Investigating how tenascin-C regulates miR-155 expression

Zordan, N (2021) Investigating how tenascin-C regulates miR-155 expression. PhD thesis, University of Nottingham.

[img] PDF (Thesis - as examined) - Repository staff only - Requires a PDF viewer such as GSview, Xpdf or Adobe Acrobat Reader
Available under Licence Creative Commons Attribution.
Download (8MB)


Innate immunity is deeply reliant on post-transcriptional gene expression modulators such as microRNAs (miRNAs). miRNAs, such as miR-155, are involved in all levels of immune cell development, function and response, causing excessive inflammation and associating with several diseases when dysregulated.

Tenascin-C is an extracellular matrix (ECM) glycoprotein specifically induced in lipopolysaccharide (LPS)-activated macrophages. It was found that tenascin-C was able to modulate miR-155 expression in bone marrow-derived macrophages (BMDMs) from mouse, consequently regulating pro-inflammatory cytokines, such as TNF-α. However, studies focusing on miRNA expression regulated by the ECM are still in their infancy, and how tenascin-C could regulate miR-155 expression remained unknown.

This work aimed to study the mechanism and form of tenascin-C involved in promoting miR-155 expression, specifically at what stage of miR-155 biogenesis tenascin-C was required and if the ECM-associated tenascin-C was the main actor in miR-155 regulation. Moreover, we aimed to identify the membrane receptor associating with tenascin-C during this regulation.

We demonstrated that tenascin-C was involved in regulating miR-155 specifically by activating receptors located on the plasma membrane of tenascin-C knockout (tnc-/-) and wild type (tnc+/+) macrophages from mice, induced with different pathogenic and sterile inflammation stimuli and measured by qPCR and northern blotting. Furthermore, lack of tenascin-C affected miR-155 expression post-transcriptionally, reducing precursor miRNA (pre-miR-155) availability in the cytoplasm, possibly influencing deficient Drosha-mediated cleavage of the primary miRNA (pri-miR-155), as determined by qPCR, northern blot and RNA immunoprecipitation.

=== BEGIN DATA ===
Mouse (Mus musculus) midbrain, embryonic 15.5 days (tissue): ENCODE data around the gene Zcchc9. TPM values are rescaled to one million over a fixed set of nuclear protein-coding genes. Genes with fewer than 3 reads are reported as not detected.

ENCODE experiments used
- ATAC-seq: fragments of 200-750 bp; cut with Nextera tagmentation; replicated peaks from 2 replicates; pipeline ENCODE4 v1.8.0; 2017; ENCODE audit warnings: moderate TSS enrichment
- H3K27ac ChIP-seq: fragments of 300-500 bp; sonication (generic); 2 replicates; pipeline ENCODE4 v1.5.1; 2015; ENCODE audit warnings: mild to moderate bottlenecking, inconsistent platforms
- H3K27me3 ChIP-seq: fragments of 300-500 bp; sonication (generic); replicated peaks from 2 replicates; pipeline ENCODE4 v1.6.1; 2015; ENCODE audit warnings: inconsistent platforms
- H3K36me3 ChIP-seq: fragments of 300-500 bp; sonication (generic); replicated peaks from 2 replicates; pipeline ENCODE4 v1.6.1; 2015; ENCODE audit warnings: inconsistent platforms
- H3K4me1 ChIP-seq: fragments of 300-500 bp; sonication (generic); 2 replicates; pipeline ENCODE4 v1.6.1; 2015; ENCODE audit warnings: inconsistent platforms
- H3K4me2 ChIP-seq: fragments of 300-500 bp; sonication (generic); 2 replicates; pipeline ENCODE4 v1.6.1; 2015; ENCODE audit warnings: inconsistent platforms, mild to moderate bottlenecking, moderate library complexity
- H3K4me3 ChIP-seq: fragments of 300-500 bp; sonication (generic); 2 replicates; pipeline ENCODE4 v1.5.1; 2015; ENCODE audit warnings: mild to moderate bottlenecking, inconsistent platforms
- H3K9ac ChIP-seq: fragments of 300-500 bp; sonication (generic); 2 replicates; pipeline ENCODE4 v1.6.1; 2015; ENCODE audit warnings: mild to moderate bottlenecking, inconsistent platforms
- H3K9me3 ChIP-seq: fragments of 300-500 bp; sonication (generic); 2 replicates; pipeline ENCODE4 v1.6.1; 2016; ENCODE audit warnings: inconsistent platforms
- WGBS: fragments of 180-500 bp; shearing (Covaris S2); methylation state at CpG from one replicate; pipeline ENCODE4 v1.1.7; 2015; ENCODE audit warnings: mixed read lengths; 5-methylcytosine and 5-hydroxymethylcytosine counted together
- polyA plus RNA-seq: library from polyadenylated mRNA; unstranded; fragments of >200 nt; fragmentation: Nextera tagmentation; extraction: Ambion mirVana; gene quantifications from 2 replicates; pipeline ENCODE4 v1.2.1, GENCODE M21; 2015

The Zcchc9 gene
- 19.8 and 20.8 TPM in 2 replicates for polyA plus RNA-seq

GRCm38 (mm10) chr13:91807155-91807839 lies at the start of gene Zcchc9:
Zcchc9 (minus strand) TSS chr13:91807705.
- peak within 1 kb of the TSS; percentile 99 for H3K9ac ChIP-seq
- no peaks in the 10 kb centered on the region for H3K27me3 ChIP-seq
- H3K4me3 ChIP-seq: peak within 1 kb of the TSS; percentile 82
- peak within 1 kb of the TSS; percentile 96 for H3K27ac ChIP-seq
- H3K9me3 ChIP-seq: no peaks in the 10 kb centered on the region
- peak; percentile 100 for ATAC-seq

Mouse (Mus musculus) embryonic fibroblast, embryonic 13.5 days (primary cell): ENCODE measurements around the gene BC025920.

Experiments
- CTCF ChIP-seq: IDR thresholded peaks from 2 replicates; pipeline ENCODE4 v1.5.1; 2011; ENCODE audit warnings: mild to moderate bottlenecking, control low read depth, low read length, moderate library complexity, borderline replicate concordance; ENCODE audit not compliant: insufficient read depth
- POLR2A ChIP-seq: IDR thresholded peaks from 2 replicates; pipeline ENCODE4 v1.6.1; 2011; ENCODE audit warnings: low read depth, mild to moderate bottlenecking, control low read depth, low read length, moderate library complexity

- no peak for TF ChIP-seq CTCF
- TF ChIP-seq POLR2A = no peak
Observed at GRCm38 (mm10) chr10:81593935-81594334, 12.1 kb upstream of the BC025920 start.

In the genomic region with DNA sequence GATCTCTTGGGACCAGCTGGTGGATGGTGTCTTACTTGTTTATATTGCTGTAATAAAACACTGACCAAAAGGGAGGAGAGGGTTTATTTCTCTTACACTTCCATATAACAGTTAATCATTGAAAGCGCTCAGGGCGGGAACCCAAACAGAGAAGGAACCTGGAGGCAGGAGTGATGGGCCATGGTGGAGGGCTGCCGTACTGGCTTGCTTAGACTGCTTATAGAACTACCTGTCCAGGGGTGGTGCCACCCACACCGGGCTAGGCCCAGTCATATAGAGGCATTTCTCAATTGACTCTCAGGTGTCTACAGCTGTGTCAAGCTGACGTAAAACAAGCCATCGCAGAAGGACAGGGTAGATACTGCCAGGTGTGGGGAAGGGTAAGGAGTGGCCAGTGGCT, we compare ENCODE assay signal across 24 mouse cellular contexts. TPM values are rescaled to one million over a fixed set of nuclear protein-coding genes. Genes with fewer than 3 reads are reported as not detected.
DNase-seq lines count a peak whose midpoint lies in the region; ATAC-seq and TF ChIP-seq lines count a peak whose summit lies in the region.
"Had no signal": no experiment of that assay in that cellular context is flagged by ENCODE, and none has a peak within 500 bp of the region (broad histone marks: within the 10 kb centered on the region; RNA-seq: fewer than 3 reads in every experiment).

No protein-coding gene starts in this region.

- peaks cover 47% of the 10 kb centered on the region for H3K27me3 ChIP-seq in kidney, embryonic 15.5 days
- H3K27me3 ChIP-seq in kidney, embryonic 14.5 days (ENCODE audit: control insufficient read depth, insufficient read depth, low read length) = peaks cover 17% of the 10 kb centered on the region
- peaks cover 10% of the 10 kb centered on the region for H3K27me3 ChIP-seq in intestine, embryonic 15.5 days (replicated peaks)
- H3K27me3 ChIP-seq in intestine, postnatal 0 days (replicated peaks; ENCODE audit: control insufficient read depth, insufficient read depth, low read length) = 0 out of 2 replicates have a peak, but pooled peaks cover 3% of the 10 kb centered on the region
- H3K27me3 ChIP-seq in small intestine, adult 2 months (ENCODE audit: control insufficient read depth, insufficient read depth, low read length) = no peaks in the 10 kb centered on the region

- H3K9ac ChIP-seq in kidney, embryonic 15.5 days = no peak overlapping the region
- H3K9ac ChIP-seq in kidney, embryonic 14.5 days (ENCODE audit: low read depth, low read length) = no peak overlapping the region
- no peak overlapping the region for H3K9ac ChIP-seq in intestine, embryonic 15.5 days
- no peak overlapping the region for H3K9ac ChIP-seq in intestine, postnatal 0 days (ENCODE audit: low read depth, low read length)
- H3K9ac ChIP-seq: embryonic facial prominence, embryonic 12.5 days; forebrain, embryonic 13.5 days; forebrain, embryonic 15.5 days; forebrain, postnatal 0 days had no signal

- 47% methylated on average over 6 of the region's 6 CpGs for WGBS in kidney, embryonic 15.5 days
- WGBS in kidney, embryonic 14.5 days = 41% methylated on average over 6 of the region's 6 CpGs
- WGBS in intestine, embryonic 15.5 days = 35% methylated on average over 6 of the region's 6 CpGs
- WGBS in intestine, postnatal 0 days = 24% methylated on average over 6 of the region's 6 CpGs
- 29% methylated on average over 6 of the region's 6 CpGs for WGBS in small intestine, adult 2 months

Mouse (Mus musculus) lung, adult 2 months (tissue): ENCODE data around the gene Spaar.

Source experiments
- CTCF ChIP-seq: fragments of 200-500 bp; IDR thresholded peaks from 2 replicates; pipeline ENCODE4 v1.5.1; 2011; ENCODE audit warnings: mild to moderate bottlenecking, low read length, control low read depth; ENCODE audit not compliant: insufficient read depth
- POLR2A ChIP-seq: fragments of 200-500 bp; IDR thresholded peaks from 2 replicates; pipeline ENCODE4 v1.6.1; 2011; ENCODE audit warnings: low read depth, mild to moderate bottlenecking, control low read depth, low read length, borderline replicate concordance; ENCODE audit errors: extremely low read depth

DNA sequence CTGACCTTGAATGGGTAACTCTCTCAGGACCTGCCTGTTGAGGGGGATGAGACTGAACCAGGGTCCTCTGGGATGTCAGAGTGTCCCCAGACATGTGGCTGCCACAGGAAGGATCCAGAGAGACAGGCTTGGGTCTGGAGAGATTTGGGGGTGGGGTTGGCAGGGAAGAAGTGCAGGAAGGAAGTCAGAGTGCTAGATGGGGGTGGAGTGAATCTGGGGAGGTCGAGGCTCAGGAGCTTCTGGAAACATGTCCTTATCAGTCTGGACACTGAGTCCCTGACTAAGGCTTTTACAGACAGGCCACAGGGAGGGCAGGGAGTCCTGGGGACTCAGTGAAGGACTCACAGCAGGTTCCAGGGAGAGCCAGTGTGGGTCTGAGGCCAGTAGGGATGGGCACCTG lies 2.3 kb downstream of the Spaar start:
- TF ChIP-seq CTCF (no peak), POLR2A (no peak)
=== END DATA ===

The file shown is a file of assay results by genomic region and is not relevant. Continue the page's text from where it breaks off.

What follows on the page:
Additionally, using a murine 3D cell culture model of ECM and inflammation developed by us, we could identify insoluble ECM-assembled tenascin-C as the form required for LPS-induced miR-155 regulation in macrophages. Indeed, ECM-assembled but not soluble tenascin-C was able to rescue miR-155 expression in tnc-/- BMDMs.

Finally, we identified a possible novel candidate cell-surface co-receptor or antagonist for tenascin-C that, when silenced enhanced miR-155 expression.

Altogether, this work reveals a novel regulatory mechanism of the inflammatory response to infection and identify a potential therapeutic target that could unveil new ways to control excessive inflammation.

Item Type: Thesis (University of Nottingham only) (PhD)
Supervisors: Piccinini, AM
Heery, DM
Keywords: microRNAs, tenascin-C, glycoproteins, immune system
Subjects: Q Science > QP Physiology > QP501 Animal biochemistry
Q Science > QR Microbiology > QR180 Immunology
Faculties/Schools: UK Campuses > Faculty of Science > School of Pharmacy
Item ID: 65645
Depositing User: Zordan, Nicole
Date Deposited: 04 Aug 2021 04:42
Last Modified: 04 Aug 2023 04:30

Actions (Archive Staff Only)

Edit View Edit View